Network Working Group E. Vyncke Request for Comments: 5514 Cisco Systems Category: Experimental 1 April 2009
IPv6 over Social Networks
Status of This Memo
This memo defines an Experimental Protocol for the Internet community. It does not specify an Internet standard of any kind. Discussion and suggestions for improvement are requested. Distribution of this memo is unlimited.
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There is a lack of IPv6 utilization in early 2009; this is partly linked to the fact that the number of IPv6 nodes is rather low. This document proposes to vastly increase the number of IPv6 hosts by transforming all Social Networking platforms into IPv6 networks. This will immediately add millions of IPv6 hosts to the existing IPv6 Internet. This document includes sections on addressing and transport of IPv6 over a Social Network. A working prototype has been developed.
While the IPv6 protocols are well-known for years, not every host uses IPv6 (at least in March 2009), and most network users are not aware of what IPv6 is or are even afraid by IPv6 because it is unknown.
On the other hand, Social Networks (like Facebook, LinkedIn, etc.) are well-known by users and the usage of those networks is huge.
This document describes how to leverage Social Networks in order to make more people aware of IPv6 and to add several thousands of IPv6 routers to the Internet.
o Every user is a router with at least one loopback interface;
o Every friend or connection between users will be used as a point- to-point link.
On social networks, users want to have multiple friends, partners, or relations with other users. Therefore, it can be expected that there is a heavily meshed network among these users. This will provide for good IPv6 connectivity because each user (IPoSN router) will be IPv6 connected to all his/her friends (IPoSN neighbor routers).
Several Social Network Applications (SNAs) allow for plug-ins or for other applications to be mashed with the social network. Those applications can then generate IPv6 packets on the behalf of the users. Those packets can then be transferred hop by hop, or rather user by user, over the mashed SNA/IPv6, until they reach their destination.
The usual policy of an SNA is to only allow the account owner to modify an account. Therefore, the IPv6 processing of a packet received by an SNA account must be explicitly executed by the account owner using a web action; this action will give the router CPU a nudge to process all received IPv6 packets. This behavior has two impacts on the IPv6 network:
1. the account owner must explicitly 'run the CPU' in order to forward or to receive IPv6 packets; this is an opportunity for IPoSN to detail all its operation (one goal is education)
Vyncke Experimental [Page 2]
RFC 5514 IPoSN April 2009
2. the latency between two nodes over such a network can be very high, and timers (especially the routing timers; see Section 3) will have to be modified.
A latency of several hours has an impact on the transport protocols. UDP SHOULD be used, and TCP SHOULD NOT be used.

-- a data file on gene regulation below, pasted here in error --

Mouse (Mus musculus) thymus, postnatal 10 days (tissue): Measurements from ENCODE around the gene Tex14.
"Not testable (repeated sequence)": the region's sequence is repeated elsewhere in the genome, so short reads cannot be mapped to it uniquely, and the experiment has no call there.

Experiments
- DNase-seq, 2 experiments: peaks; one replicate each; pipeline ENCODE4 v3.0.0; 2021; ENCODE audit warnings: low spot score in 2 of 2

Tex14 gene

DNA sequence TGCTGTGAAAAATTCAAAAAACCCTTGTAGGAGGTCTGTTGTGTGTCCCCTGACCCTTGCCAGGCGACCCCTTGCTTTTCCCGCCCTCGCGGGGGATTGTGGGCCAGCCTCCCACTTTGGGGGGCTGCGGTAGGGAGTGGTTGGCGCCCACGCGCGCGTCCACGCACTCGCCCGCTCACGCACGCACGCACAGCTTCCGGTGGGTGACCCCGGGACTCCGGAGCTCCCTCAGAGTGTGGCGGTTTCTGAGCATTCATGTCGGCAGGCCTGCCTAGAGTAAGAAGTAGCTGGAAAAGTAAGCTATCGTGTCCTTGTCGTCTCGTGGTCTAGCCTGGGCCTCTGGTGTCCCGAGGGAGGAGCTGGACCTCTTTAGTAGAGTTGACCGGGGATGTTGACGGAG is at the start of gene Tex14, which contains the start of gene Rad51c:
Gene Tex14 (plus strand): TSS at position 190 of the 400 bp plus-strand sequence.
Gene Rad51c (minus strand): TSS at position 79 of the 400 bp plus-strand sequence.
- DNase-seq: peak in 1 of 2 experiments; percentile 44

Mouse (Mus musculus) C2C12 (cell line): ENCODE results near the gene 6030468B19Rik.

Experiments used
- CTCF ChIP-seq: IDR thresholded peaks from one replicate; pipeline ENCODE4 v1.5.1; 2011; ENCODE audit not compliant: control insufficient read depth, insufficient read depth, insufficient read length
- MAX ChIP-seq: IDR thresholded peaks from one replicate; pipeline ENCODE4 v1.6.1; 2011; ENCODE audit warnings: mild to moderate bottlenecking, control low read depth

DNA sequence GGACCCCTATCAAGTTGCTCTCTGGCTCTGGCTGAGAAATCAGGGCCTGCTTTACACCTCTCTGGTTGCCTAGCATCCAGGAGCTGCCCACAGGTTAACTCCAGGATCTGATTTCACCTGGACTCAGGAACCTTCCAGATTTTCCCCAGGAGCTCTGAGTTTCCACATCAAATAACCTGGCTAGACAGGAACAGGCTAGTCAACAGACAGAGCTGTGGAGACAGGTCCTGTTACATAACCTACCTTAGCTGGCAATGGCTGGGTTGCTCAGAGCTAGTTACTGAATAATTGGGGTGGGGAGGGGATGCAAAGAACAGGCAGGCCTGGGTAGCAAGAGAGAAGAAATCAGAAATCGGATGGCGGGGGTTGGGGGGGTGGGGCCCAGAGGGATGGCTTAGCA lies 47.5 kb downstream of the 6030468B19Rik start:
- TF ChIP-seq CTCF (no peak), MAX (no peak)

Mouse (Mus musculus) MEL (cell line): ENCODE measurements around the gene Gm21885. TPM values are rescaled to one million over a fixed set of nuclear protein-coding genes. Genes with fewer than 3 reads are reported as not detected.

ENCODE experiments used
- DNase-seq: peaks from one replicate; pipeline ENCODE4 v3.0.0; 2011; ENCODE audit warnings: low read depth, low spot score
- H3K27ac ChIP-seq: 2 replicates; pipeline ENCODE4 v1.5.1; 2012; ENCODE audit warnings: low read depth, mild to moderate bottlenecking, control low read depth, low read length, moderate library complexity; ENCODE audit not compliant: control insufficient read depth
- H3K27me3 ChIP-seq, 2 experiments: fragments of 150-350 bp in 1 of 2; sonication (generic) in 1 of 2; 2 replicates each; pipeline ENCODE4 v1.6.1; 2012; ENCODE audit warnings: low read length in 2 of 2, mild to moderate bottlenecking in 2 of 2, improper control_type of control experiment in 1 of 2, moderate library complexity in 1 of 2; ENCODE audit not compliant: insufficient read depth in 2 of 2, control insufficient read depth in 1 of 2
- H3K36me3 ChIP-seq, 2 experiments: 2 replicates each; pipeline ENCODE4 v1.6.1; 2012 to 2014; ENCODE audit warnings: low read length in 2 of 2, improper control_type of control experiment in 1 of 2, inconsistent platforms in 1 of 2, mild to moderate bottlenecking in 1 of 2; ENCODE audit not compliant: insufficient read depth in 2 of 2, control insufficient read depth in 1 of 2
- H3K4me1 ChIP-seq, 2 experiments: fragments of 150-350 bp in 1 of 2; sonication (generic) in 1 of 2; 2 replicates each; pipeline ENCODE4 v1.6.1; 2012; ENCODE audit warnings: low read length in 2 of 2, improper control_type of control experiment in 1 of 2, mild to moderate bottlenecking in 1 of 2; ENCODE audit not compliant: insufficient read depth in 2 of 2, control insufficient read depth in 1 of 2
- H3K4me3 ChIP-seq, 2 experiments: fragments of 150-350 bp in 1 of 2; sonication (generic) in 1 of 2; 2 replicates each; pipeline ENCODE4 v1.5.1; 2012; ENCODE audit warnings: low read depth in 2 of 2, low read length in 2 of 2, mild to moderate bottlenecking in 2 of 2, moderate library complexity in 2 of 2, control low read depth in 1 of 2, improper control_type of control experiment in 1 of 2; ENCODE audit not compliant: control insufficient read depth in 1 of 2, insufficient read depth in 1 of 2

In SNA, all users have a unique numerical identification. Assuming that there are less than 2**64 users on the SNA, the IPv6 global address of the router loopback will be a /64 prefix (such as 2001: db8:face:b00c::/64) followed by the SNA identification. As this address is a loopback address, the prefix length will always be /128. As the same /64 prefix is used for all SNA users, they will all appear as being part of the same /64 network.
On each interface, the link-local address will be generated by appending the SNA identification to the fe80::/64 prefix.
For example, here are two IPoSN addresses generated for the user 620147832 (this is 0x24f6b478 in hexadecimal):
With the choice of the example prefix for all global addresses, an IPv6-to-IPv6 Non-Carrier Grade NAT (NCGN) must be implemented and linked to at least one 'edge' SNA user whose account will be used to pass (and translate) IPv6 packets between IPoSN and the real IPv6 Internet. The gateway and NAT functions are out of scope of the present document.
As seen in the architecture section (Section 2, the propagation of IPv6 packets only happens when a user activates the IPoSN application linked to his/her SNA account. Therefore, propagation delays are measured in hours or days compared to microseconds over the Internet fishbone. Moreover, the jitter is also very high as different users have different habits regarding the use of SNA.
IPoSN SHOULD implement RIPng [RFC2080], which is relatively immune to jitter and does not rely on flooding messages to all neighboring routers. OSPFv3 [RFC5340] SHOULD NOT be used over IPoSN.
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RFC 5514 IPoSN April 2009
Routing protocols for Delay Tolerant Networks MAY be use for IPoSN.
As the users cannot really control what they are sending (they send IPv6 packets through a well-controlled web interface), there is no threat to send spoofed packets. The only exception is at the NAT66 gateway where packets from the real Internet can be received; therefore, NAT66 gateway MUST implement anti-spoofing.
Denial of service (packet flooding) can happen if a malicious user uses a web tool to request a ping diagnostic every second. Therefore, implementation SHOULD implement a rate limit on each web page that can generate an IPv6 packet.
Denial of service (packet flooding) can also happen at the NAT66 gateway from the real Internet. A rate limiter SHOULD also be implemented at the NAT66 gateway.